Before going any further, I’ve been informed by my legal department that I should make a huge disclaimer: I am not a doctor, I am not providing any sort of medical information or diagnosis with the information provided in this post, nor am I doing something as un-American as to suggest treating this condition in any way, shape or form other than through a licensed practitioner of the Western medical arts and horribly expensive orthotic devices! This information is provided for entertainment purposes only, and my results should not be expected by anyone. If you do this without nanny-state supervision and permission, you acknowledge that your genial host Daley and his website Technical Meshugana hold no liability to your actions or subsequent damage rendered through imitating these suggestions as following them will likely result in shattering your legs, maiming your cat, voting for the Tea Party, and making babies cry. Just don’t do it! Consider yourself warned, my fully reasonable and intelligent readers who recognize quality information and uplift common sense.
And now, back to the post.
Information in hand, I went down to the local Home Depot and picked up an 8 pack of 1½ inch, self adhesive, heavy duty felt pads for a whopping $2.90 after tax and proceeded to apply them carefully to the bottoms of the insoles directly under the balls of my feet of a couple of my most commonly worn shoes. The results? Spectacular and almost immediate! I stood taller, I walked taller, my toes pointed forward when I walked, I’ve been able to stand for longer periods, I don’t get as worn out doing physical labor as I used to, my balance is greatly improved… in short? Unequivocally life changing. Once I got used to the pads, these past three weeks have been astounding, and I have since made the modification to all my shoes.
Needless to say, I will be picking up a box of the 24 pack for $7.00 to keep around the house for future shoes, dropping the effective cost of the modification down to under 60¢ a pair. At the moment, it may be no more than conjecture, but I imagine that the lifespan of my shoes should increase greatly as well with the change these pads make in my stride, emphasizing yet again how much more important quality is as it re-highlights another potential win for the Captain Samuel Vimes “Boots” theory of socioeconomic unfairness with people scared to make the investment when they tear shoes apart so quickly due to how they walk. And yes, I’m fully aware of the irony in quoting the Vimes “Boots” theory in a post presenting an insanely cheap shoe shim fix.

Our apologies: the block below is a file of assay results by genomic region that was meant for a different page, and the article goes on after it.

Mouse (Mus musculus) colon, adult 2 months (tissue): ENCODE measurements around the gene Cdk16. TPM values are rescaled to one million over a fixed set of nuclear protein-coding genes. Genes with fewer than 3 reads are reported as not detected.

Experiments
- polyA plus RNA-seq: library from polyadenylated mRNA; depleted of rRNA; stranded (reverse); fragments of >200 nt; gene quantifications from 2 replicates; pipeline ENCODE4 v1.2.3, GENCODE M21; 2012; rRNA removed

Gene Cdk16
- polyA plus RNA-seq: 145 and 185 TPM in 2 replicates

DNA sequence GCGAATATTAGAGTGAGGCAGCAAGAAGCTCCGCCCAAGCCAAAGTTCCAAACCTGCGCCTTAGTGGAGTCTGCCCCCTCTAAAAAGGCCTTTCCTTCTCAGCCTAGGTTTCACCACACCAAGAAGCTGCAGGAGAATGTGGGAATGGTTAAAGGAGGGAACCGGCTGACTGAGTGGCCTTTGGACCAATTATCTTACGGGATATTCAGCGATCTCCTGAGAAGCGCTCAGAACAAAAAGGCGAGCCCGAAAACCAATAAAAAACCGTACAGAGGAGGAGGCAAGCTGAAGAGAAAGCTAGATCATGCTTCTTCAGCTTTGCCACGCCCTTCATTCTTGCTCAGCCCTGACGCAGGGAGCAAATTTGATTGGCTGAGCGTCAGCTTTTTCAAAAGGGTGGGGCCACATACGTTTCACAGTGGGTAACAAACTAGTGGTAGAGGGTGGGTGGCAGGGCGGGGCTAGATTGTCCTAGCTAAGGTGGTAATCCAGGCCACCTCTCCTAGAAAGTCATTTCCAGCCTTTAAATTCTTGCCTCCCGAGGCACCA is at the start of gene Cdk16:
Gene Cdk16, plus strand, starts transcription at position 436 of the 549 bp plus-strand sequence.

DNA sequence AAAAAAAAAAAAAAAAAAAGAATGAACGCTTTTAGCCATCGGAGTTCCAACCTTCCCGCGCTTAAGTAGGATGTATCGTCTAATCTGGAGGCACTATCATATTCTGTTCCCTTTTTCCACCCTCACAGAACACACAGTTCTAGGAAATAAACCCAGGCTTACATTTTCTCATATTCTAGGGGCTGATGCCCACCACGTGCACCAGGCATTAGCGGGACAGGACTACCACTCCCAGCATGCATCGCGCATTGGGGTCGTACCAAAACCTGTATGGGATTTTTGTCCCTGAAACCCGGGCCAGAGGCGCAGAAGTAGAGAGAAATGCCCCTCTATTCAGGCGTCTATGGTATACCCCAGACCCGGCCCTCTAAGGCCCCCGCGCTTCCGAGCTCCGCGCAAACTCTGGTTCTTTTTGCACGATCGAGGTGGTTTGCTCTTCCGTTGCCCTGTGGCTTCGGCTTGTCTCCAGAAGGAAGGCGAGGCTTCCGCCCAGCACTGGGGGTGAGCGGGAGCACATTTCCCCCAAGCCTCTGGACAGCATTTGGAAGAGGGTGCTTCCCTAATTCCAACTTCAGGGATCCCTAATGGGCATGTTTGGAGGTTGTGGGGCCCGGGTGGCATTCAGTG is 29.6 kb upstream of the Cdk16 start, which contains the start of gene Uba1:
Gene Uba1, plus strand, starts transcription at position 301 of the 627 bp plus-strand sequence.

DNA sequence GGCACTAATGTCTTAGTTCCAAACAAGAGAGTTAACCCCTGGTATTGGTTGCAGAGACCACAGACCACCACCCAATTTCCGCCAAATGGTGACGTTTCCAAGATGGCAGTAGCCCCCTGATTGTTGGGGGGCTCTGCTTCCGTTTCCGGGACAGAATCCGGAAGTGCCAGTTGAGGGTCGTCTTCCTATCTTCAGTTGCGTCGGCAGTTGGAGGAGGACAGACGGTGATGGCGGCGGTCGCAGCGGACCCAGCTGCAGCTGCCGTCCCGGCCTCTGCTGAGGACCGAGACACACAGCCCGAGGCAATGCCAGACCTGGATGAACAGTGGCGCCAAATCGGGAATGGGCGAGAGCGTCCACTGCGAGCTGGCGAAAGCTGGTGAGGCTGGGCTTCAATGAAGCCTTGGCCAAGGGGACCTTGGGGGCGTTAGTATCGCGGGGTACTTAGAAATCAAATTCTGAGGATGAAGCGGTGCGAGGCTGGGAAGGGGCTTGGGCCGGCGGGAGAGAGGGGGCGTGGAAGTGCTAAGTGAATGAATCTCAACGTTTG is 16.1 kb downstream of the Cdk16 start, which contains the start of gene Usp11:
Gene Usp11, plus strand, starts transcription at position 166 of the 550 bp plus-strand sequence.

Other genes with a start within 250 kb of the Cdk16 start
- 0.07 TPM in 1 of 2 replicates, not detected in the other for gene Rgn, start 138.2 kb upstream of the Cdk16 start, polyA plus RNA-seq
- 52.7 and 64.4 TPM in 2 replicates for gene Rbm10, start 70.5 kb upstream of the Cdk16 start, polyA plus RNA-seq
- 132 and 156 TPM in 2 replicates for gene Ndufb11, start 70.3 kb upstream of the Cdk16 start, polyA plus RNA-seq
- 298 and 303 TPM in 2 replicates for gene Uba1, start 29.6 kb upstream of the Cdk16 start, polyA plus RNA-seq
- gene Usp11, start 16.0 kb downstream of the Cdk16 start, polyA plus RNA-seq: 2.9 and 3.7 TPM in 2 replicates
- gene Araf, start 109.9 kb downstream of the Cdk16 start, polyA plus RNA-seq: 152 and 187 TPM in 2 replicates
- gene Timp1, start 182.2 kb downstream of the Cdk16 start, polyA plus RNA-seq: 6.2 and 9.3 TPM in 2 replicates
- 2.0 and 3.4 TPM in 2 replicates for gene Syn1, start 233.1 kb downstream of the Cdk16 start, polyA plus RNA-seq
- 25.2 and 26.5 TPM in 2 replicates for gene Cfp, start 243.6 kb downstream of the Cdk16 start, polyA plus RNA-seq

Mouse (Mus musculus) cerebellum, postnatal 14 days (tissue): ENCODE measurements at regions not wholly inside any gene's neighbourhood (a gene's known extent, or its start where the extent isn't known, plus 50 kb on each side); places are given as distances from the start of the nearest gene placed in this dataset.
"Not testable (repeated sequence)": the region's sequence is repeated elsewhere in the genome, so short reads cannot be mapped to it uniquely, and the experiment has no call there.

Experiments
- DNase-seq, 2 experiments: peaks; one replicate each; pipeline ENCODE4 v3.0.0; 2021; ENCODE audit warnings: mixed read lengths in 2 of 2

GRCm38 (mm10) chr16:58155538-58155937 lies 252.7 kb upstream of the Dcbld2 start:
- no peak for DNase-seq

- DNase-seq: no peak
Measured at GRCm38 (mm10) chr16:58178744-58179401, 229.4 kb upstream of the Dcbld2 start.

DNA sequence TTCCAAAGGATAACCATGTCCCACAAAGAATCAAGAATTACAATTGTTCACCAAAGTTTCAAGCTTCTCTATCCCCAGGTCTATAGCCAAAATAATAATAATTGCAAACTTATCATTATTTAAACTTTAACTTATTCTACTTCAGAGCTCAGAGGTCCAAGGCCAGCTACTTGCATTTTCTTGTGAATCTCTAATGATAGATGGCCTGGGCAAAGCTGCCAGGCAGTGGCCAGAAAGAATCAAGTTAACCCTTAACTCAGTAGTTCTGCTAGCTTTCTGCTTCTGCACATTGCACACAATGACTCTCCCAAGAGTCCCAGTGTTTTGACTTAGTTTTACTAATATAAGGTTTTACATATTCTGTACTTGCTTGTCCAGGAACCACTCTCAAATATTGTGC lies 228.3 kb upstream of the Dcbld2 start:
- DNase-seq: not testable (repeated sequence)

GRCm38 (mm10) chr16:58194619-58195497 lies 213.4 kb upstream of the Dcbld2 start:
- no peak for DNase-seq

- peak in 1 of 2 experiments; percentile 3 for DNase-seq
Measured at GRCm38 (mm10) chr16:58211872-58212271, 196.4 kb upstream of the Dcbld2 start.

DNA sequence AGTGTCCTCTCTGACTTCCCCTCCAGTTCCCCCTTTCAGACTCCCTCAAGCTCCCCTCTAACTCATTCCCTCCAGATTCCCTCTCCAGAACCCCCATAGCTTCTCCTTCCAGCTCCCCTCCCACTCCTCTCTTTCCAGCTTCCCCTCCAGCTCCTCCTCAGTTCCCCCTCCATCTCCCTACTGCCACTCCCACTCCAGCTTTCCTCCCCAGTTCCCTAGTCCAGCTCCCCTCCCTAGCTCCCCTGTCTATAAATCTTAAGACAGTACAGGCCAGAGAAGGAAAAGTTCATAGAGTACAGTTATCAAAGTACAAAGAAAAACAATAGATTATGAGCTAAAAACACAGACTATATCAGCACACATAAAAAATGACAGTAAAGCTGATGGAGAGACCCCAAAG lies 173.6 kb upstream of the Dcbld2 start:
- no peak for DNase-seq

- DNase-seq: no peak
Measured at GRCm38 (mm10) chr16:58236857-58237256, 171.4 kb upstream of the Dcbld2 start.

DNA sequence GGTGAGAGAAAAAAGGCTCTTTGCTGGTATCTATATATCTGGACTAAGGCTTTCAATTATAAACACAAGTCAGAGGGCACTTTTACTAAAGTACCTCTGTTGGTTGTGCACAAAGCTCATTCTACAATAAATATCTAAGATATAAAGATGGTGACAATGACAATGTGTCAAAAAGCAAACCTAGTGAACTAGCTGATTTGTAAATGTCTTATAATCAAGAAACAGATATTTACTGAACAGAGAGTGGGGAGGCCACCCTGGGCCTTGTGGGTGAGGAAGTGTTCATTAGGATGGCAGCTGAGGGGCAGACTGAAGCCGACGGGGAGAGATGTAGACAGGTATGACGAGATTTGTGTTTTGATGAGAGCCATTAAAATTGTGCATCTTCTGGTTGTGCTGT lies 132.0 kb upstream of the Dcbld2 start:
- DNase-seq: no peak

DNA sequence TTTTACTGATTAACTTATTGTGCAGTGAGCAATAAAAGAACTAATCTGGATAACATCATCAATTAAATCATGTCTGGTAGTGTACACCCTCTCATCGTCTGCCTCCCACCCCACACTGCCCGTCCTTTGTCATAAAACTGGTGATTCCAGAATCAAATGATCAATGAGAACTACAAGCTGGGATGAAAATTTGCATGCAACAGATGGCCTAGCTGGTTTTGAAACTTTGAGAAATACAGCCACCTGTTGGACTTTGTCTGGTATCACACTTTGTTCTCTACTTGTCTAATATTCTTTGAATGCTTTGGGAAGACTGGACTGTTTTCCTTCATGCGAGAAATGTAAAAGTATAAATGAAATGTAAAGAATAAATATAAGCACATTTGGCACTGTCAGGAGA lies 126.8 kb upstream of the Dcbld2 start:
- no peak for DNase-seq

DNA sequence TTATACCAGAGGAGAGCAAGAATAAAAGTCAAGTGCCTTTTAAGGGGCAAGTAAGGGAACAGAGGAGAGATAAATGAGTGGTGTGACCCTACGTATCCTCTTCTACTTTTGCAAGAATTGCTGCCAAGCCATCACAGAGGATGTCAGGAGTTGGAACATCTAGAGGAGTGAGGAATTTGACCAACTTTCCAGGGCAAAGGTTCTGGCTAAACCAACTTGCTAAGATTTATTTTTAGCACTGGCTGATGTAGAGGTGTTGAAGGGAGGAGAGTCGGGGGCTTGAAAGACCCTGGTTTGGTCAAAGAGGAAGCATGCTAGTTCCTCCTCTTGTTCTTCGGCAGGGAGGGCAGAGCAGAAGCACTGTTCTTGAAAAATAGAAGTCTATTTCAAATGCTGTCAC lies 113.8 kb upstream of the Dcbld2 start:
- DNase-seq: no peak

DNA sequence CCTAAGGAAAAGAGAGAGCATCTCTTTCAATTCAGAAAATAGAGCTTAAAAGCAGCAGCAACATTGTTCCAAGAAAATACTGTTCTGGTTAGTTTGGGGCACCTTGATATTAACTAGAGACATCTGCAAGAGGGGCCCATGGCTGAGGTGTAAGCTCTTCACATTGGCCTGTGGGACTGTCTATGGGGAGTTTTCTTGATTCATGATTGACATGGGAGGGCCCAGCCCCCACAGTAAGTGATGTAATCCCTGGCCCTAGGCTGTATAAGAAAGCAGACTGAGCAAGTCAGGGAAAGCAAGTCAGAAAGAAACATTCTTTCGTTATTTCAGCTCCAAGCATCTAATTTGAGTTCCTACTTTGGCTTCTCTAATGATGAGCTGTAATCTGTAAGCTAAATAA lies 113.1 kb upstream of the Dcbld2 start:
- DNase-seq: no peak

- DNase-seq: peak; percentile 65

As for other valuable lessons learned from this newfound knowledge? I will be changing how I shop for shoes, though not by much. The general consensus on shoe shopping for the Fellowship of the Morton’s Toe is to measure shoe size off of your longer second toe instead of your first, buy wide, and be sure there’s plenty of available height to accommodate this modification. Unfortunately, this modification has forced me to retire a pair of brown dress shoes as they’re a smidgen too small to comfortably take the insole change, and I now have made a point to wear slippers around the house instead of going barefoot… but they’re small prices to pay for such huge dividends in my personal health.
There you have it! It’s not a wide and universally useful bit of information, but still immensely valuable information for those who may be in the Fellowship without knowing it. My hopes are that by saying loudly, “My name is Daley, and I have Morton’s Toe. Take a look at what I did about it!” that it might perhaps help change another person’s life for the better. Knowledge is power, after all.
As they say in Yiddish, gay ga zinta hate! Go in good health!
Feature image by Samira Khan and licensed under Creative Commons Attribution 2.0 Generic (CC BY 2.0).
Photo “Chimpanzee” by Flickr user Rennett Stowe and licensed for use under Creative Commons Attribution 2.0 Generic (CC BY 2.0).